Table of Contents
Why Do Options Exist?
Options (and futures) have had a well-established history outside of the financial markets. They originated with commodities for people to guarantee a consistent and predictable profit from their crops (which could be subject to weather conditions), and for people on the other side of the trade to make outsized bets on stock they did not own. Eventually, they made their way to the stock market as a method for hedging and speculation, and have since continued to dominate a considerable part of the new Robinhood crowd’s trades.
In the financial markets, options are a class of financial derivatives, meaning that their value is based on the value coming from another asset. In this case, the “other asset” we will describe in this guide is stocks, but do note that options exist for many other assets, including futures, interest rates, and even options.
This guide will aim to take a conversational tone, assuming knowledge in Calculus and basic probability, and it will be more math-heavy and concrete than other introductions. First, I will explain the options’ original uses to hedge, then followed by more and more complicated methods to use this asset class.
Let’s start with a simple, real-life example (with non-real-life numbers):
Suppose I buy a house for $1000 as an investment. I’m scared that one day, a flood will hit my house, and its value will fall to 0. As a result, I go out and buy flood insurance costing me $100 that protects me against the flood for a year, promising to pay me back all losses incurred if the value of the house falls under $800. Our resulting investment looks something like this, with being the value of the house:1
This chart illustrates the payout we would get with and without insurance. The x-axis represents the value of the house, and the y-axis represents the payout. The purple line is without insurance, and the blue line is with insurance.
As easily seen from this scenario, we are capped at a max loss of $300, no matter what happens to our house. We pay a specified amount, the premium (in this case, $100), as protection that expires on a particular date, the expiration date (in this case, one year). Note also that there is a price, the strike price at which the insurance has value (in this case, $800).
Whew. That was a lot! Let’s quickly recap, to make sure we’re on the same page. We have a house, valued at $1000. We buy insurance on the house for $100 (the premium), having effect for one year (so the expiration date is one year), promising to pay us any losses if the value of the house falls under $800 (the strike price).
Ok! So why does this all matter? Well, let’s take a look. We changed our initial investment in this house from a maximum loss of $1000 to a fixed payout of $100 per year, and a maximum loss of $300 when an event does happen. In effect, we’ve traded our risk for a fixed amount of capital. That is the basis for options.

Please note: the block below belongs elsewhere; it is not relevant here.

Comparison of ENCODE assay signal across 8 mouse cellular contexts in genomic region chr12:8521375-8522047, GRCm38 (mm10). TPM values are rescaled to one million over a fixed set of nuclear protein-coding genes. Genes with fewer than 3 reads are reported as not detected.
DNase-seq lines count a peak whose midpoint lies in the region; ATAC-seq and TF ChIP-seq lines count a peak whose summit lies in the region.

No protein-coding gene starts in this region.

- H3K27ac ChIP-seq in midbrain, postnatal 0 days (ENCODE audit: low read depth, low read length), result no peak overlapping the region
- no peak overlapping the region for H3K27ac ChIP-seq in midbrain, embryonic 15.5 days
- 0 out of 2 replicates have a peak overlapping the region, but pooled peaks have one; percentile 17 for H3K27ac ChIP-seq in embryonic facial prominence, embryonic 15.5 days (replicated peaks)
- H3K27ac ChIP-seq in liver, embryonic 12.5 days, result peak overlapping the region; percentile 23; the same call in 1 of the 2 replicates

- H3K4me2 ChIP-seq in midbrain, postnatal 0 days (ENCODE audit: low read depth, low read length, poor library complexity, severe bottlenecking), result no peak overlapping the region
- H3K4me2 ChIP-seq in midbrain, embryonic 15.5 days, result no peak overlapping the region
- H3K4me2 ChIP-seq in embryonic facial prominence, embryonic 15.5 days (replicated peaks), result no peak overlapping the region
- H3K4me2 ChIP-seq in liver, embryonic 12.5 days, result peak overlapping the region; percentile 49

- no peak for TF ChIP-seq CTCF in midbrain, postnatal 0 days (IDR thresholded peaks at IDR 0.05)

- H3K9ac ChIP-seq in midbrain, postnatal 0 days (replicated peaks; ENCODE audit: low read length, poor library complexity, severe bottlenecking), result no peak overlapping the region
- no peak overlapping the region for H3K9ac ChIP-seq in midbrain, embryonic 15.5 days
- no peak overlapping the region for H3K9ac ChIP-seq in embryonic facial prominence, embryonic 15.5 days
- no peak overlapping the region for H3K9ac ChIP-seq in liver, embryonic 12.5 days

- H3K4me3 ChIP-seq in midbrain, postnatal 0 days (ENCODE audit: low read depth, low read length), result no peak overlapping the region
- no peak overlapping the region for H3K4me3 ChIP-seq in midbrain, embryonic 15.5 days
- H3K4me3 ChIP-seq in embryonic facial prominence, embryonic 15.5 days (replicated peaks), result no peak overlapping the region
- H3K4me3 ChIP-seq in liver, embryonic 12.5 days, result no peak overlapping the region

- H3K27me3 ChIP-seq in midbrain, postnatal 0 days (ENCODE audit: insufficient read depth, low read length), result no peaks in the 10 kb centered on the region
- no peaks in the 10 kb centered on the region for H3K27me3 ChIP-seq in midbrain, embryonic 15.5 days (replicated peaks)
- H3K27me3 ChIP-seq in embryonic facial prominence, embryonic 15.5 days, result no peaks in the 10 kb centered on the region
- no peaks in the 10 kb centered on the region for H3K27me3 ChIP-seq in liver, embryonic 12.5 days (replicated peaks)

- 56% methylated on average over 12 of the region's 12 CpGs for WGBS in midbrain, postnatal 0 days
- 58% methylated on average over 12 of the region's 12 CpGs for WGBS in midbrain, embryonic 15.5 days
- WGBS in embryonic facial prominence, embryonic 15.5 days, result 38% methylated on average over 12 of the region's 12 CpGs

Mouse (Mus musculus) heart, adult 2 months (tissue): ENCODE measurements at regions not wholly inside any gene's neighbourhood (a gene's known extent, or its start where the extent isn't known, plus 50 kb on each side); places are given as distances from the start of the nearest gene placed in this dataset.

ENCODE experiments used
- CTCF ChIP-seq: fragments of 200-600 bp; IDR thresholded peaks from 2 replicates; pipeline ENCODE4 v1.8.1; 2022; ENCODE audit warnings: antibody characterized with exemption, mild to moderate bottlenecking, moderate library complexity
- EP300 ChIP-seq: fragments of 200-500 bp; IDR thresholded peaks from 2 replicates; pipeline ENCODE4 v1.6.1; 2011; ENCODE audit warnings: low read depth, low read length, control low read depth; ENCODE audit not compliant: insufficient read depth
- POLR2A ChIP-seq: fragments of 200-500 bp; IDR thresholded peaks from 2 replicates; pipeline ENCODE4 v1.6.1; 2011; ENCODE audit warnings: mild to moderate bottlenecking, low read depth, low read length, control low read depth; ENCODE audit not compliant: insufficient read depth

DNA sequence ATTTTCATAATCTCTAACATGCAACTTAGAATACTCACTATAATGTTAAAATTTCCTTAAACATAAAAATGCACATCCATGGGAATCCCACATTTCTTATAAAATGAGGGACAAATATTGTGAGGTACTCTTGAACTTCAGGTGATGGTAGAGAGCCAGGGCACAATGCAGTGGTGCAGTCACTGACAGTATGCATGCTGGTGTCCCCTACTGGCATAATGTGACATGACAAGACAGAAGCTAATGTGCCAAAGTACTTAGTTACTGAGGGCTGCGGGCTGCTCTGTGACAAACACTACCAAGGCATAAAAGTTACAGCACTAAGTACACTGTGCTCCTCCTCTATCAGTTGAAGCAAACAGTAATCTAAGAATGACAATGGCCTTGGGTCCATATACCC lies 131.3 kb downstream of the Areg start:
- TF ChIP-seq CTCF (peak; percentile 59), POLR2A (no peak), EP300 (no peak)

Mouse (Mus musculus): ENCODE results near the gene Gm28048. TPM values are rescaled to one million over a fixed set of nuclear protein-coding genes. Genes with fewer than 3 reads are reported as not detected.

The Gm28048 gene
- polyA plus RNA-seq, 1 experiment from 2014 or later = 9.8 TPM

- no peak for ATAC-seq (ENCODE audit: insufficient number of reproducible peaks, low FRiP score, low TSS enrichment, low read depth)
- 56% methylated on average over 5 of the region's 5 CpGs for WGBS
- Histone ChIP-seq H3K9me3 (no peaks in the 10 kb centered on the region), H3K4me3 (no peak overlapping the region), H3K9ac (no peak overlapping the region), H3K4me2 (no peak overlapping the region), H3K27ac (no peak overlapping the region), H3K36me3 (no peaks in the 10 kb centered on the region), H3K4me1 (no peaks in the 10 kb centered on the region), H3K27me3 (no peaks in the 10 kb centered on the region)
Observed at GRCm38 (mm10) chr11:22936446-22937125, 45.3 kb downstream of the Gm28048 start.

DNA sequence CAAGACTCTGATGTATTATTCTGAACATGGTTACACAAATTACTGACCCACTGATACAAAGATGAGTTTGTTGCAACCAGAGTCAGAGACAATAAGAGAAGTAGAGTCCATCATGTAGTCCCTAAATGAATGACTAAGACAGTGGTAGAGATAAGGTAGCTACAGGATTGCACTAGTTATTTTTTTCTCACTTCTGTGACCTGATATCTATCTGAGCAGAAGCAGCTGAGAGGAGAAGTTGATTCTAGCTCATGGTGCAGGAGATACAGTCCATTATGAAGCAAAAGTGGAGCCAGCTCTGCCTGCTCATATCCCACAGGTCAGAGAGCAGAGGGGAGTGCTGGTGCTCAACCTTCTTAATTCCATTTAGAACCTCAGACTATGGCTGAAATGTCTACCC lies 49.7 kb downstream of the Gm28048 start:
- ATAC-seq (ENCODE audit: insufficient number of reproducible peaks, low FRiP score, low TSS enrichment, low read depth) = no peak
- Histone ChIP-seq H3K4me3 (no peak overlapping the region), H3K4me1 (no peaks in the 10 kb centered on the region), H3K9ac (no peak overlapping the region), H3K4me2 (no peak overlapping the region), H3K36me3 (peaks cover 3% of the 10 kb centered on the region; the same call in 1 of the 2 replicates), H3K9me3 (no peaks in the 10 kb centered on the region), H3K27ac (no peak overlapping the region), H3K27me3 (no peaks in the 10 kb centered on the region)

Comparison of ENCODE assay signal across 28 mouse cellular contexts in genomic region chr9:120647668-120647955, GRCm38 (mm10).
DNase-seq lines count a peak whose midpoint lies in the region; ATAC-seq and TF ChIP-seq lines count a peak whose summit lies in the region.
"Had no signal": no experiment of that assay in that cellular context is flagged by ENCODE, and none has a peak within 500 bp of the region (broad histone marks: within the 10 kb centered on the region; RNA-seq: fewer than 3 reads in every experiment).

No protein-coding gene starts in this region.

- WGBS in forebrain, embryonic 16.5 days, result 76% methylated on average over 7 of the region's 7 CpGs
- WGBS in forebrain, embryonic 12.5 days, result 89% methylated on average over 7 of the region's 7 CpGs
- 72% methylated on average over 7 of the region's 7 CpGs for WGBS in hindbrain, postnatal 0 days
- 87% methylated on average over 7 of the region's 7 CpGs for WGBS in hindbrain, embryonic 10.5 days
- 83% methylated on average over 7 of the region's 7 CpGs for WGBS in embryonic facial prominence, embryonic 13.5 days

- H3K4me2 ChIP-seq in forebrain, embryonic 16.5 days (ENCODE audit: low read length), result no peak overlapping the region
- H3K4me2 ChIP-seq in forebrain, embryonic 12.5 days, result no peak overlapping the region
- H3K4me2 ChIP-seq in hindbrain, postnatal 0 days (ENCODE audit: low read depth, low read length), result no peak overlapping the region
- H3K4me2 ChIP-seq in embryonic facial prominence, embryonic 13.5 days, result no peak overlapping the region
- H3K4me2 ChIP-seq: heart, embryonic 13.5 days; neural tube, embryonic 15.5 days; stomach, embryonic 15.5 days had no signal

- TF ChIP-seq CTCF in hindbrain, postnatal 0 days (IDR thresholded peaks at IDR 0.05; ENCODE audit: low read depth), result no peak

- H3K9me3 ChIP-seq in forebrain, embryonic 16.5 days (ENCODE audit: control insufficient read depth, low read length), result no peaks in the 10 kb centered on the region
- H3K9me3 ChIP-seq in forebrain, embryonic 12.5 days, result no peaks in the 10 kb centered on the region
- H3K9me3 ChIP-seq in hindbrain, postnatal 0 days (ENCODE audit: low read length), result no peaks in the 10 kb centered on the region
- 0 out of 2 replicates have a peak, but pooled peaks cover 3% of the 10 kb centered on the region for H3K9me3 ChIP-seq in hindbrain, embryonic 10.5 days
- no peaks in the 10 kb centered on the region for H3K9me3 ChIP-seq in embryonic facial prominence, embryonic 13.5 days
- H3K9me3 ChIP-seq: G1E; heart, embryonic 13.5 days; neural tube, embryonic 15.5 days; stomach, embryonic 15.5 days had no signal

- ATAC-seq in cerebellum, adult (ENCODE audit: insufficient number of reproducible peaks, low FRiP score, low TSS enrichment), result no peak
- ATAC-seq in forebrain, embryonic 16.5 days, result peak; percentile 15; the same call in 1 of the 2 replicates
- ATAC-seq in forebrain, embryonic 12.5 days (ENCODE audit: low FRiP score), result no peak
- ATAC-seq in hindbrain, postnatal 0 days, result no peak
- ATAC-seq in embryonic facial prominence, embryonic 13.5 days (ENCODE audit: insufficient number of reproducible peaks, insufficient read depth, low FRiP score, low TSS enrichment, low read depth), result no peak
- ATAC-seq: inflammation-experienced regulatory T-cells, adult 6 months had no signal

The Types of Options
Today, we will cover a brief overview of options. The two types of options are call options and put options.
Put options give the buyer of the option the right to sell a stock at a fixed price, in effect giving an insurance on the stock. The best way to understand this is through an analogy to the house insurance from before:
Suppose we buy 100 shares of a stock at $10 each, totaling $1000. We’re scared that our investment might fall to 0, so we buy a put option with an expiration of 1 year for our 100 stocks at a strike price of $8, with each option costing us $1. This gives us the right to sell this stock at $8 at any time before the expiration date. Again, let us look at our payoff diagram. Here, is the value of our holdings, and is the value of the stock.
Hmmm… that seems familiar! It has the exact same payout as the insurance on the house! Let’s elaborate.
The premium of the house has translated directly to the cost of the put option contract. The “safety net” of the house insuring all losses incurred by the house’s value falling below $800 has been replaced by the right to sell the stock at any time at $8. Since the market buys puts in multiples of 100, this gives us the right to sell our $1000 total assets at $800 at any time. The expiration date concept has remained the same.
If you’re confused at this point, I recommend you to think through the parallels between the housing insurance and this example, and to ensure you understand this concept before you move on! All concepts from here on out will be building on this simple example.
Now that we understand put options and its use – to hedge a long position, we turn to the other side: shorts. Call options are the analogue of put options, allowing us to sell a stock at any time for a fixed price, in effect giving an insurance on the stock in case it moves too high. And here’s a similar example:
Suppose today we short 100 stocks at $10 each, totaling $1000. We’re scared that the investment might shoot up to infinity (in effect giving us infinite losses), so we decide to buy a call option with an expiration of 1 year for our 100 stocks at a strike price of $12, with each option costing us $1. This gives us the right to buy the stock (and cover the short) at any time before the expiration date. Again, a payoff diagram. Note that here V stands for our total gains if we were to close out the short position. 2
Again, we have capped our max losses at -$300, a huge reduction from possibly losing an infinite amount of money! On the downside, when we earn, a $100 chunk is taken out to serve as insurance. But that’s the intention – we’re trading risk for a fixed payment.
A short note: you may be wondering why the two graphs don’t really match up. For the house and the put options, the owned asset was not sold at the end of the simulation, but for the call option, the short position was closed. Therefore, to match up the two graphs, simply add 1000 to the call option graph, and the graphs will be comparable.